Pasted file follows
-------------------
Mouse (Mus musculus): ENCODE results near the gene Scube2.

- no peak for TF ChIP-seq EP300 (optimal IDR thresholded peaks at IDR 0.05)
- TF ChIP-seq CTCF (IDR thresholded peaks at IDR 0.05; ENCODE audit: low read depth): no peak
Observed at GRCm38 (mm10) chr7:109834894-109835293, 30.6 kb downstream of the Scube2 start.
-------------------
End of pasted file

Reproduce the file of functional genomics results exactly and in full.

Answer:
Mouse (Mus musculus): ENCODE results near the gene Scube2.

- no peak for TF ChIP-seq EP300 (optimal IDR thresholded peaks at IDR 0.05)
- TF ChIP-seq CTCF (IDR thresholded peaks at IDR 0.05; ENCODE audit: low read depth): no peak
Observed at GRCm38 (mm10) chr7:109834894-109835293, 30.6 kb downstream of the Scube2 start.